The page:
Functional Assessment Core

The overall long term goal of the Functional Assessment Core is to bring together the animal and organ level phenotyping resources currently used within individual laboratories and departmental cores at the University of Michigan into a cohesive and easily accessible Core service that can be used by the entire musculoskeletal research community. This core will provide access to state of the art whole animal phenotyping, muscle function and mechanical testing from fibers to whole muscles in situ, tendon and ligament mechanical testing, whole bone mechanical testing, and tissue-level bone mechanical testing. This core will enable center investigators to establish the functional context of animal models to targeted genetic or pharmacological perturbations. Further, the broad technology base and solid communication plan and expert guidance will allow center investigators to expand on their tissue of interest to also include assays on adjacent tissues to test for effects across tissues.

The Core brings together the leadership and technical proficiency in the physiology and biomechanics of the musculoskeletal system along with specialized laboratory approaches to musculoskeletal biology including state-of-the-art measurements in the following areas:

bone composition and mechanics muscle function and mechanics tendon and soft tissue mechanics neuromuscular function at the whole animal level the adaptations and regeneration of these tissues in response to injury and disease.

Contact: Contact Dan Michele, PhD (whole animal testing, micro-surgery models), Ken Kozloff, PhD (bone testing, fracture healing/surgical models, in vivo microCT imaging), Ellen Arruda, PhD (tendon testing), or Susan Brooks, PhD (muscle mechanics) when beginning a project. Contact either Dr. Michele, Dr. Kozloff, or Dr. Arruda if you are uncertain about who to contact. They will provide guidance on experimental design and the appropriate Faculty and/or Core expert to contact next.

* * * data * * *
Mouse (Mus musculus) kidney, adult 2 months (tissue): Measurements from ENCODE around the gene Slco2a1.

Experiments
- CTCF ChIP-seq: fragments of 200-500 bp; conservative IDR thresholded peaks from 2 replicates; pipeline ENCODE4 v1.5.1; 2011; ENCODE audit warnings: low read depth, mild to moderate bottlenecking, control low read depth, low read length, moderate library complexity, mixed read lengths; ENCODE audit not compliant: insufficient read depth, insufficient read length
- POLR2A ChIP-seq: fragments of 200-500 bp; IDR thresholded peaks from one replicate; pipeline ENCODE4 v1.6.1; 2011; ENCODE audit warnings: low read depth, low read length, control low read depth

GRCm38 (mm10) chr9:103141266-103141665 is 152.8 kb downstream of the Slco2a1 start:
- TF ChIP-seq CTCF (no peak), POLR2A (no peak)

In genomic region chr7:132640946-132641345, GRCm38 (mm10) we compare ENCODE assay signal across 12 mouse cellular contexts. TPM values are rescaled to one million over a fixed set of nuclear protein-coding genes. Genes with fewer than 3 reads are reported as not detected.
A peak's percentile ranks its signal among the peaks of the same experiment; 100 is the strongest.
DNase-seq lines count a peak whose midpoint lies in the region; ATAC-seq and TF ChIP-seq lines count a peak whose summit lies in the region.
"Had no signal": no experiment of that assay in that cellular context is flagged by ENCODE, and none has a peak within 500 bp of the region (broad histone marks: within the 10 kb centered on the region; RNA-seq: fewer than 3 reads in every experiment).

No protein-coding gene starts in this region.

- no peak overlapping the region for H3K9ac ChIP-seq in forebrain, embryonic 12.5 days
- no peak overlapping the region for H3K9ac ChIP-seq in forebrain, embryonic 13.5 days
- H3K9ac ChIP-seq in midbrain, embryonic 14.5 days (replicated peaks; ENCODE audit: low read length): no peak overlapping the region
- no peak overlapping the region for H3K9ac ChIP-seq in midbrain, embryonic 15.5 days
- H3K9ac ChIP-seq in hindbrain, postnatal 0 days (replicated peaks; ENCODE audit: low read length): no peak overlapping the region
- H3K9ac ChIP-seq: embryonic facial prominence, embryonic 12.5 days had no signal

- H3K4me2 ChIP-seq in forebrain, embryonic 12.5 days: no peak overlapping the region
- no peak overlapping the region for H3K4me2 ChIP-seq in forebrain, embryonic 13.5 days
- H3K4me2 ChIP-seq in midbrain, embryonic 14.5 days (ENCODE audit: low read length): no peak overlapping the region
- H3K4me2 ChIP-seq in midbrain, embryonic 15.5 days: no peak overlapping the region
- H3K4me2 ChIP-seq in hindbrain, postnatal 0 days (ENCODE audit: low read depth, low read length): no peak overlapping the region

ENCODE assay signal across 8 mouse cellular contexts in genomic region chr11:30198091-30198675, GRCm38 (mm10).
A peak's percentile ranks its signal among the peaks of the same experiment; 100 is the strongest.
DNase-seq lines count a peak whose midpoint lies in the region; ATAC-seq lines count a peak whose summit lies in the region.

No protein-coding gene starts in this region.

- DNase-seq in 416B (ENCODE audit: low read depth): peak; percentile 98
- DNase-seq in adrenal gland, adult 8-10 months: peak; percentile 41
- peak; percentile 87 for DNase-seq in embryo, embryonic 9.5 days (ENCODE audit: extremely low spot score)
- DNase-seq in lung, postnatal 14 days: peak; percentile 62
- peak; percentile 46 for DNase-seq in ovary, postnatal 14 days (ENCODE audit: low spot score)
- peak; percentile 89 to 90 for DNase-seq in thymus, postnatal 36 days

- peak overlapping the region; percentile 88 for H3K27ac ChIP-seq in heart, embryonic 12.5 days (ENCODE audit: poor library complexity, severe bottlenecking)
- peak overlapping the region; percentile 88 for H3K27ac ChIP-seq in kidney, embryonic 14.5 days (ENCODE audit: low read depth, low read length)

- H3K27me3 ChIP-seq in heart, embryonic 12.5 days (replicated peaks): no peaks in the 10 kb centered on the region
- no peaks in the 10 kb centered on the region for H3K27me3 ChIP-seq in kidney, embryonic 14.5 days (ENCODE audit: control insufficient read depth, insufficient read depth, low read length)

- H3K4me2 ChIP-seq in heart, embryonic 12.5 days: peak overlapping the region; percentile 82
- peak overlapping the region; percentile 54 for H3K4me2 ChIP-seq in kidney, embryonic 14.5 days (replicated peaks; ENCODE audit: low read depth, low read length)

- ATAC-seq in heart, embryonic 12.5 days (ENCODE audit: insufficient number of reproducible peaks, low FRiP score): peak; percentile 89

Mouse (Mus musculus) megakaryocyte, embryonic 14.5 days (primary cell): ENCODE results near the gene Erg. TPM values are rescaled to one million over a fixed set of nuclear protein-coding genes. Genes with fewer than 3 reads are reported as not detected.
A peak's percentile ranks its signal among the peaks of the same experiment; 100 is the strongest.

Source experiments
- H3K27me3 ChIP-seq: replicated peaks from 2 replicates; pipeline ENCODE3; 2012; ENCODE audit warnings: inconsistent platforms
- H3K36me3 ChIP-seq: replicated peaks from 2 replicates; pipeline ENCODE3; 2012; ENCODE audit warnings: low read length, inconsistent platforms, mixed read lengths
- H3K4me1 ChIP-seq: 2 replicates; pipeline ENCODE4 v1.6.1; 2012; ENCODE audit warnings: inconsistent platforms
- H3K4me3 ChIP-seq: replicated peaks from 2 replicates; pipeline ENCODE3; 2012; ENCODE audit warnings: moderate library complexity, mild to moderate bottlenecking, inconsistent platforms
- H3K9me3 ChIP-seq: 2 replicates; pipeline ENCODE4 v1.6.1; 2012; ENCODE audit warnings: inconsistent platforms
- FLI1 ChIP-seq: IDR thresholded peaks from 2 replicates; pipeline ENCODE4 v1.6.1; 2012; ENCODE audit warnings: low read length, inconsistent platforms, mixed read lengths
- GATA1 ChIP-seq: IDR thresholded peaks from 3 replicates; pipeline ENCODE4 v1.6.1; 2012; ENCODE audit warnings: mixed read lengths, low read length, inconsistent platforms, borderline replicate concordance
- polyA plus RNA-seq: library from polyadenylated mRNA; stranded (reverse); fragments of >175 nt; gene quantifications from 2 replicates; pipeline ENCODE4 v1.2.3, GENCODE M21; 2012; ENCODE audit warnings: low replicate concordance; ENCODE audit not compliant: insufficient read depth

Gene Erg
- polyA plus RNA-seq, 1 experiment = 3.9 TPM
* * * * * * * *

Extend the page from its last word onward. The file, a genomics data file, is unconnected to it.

Existing Core Websites:

Physiology Phenotyping Core: https://sites.google.com/a/umich.edu/mippc/

Core Leadership

Services Offered and Prices

The supported services will use the NIH P30 support to offset the staffing costs for the services below. The maximum amount of NIH P30 support available to each investigator may be capped, and therefore the number of recharged procedures that will be available at the discounted rate may be limited. Please contact the appropriate director or faculty expert for an estimate of the amount of P30 discount that you will be able to apply to your study. “Fees” include supplies and equipment maintenance and are charged either per sample, per experiment, or per hour as indicated. All rates are rounded to the nearest dollar.

1. WHOLE ANIMAL TESTING

Contact: Daniel Michele, PhD (dmichele@umich.edu)

2. MICROSURGEY MODELS

Contact: Daniel Michele, PhD (dmichele@umich.edu)

**Additional animal phenotyping services are available through the Physiology Phenotyping Core but are not receiving support from the P30. Please see the PPC website for the list of available services and contact Dr. Michele if you have any questions (https://sites.google.com/a/umich.edu/mippc/).

3. MUSCLE MECHANICS

Contact:

Susan Brooks, PhD (svbrooks@umich.edu)

Dennis Claflin, PhD (claflin@umich.edu)

4. TENDON TESTING

Contact: Andy Poli, MS, MEng (polia@umich.edu)

Support for the mechanical testing of soft tissues like tendon, ligament, and cartilage can be conducted by contacting Andy Poli who manages operations in Dr. Arruda's Lab.